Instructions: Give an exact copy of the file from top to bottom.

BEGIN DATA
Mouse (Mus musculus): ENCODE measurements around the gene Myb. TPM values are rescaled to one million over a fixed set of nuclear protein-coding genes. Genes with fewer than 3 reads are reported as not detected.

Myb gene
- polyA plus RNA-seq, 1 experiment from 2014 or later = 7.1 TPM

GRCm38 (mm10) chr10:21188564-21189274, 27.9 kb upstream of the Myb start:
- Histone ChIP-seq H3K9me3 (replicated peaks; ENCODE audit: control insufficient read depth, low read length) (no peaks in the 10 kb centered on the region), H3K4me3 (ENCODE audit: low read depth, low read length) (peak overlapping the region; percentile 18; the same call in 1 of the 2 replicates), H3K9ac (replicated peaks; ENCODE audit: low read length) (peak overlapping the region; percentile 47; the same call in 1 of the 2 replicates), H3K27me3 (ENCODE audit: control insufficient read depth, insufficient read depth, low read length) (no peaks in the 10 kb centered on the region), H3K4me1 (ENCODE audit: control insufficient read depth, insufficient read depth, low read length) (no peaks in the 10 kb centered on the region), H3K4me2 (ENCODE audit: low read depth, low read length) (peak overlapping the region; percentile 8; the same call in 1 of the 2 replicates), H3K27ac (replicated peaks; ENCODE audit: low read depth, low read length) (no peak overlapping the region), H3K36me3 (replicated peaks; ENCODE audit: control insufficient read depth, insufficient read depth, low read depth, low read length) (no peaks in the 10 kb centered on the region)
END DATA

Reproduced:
Mouse (Mus musculus): ENCODE measurements around the gene Myb. TPM values are rescaled to one million over a fixed set of nuclear protein-coding genes. Genes with fewer than 3 reads are reported as not detected.

Myb gene
- polyA plus RNA-seq, 1 experiment from 2014 or later = 7.1 TPM

GRCm38 (mm10) chr10:21188564-21189274, 27.9 kb upstream of the Myb start:
- Histone ChIP-seq H3K9me3 (replicated peaks; ENCODE audit: control insufficient read depth, low read length) (no peaks in the 10 kb centered on the region), H3K4me3 (ENCODE audit: low read depth, low read length) (peak overlapping the region; percentile 18; the same call in 1 of the 2 replicates), H3K9ac (replicated peaks; ENCODE audit: low read length) (peak overlapping the region; percentile 47; the same call in 1 of the 2 replicates), H3K27me3 (ENCODE audit: control insufficient read depth, insufficient read depth, low read length) (no peaks in the 10 kb centered on the region), H3K4me1 (ENCODE audit: control insufficient read depth, insufficient read depth, low read length) (no peaks in the 10 kb centered on the region), H3K4me2 (ENCODE audit: low read depth, low read length) (peak overlapping the region; percentile 8; the same call in 1 of the 2 replicates), H3K27ac (replicated peaks; ENCODE audit: low read depth, low read length) (no peak overlapping the region), H3K36me3 (replicated peaks; ENCODE audit: control insufficient read depth, insufficient read depth, low read depth, low read length) (no peaks in the 10 kb centered on the region)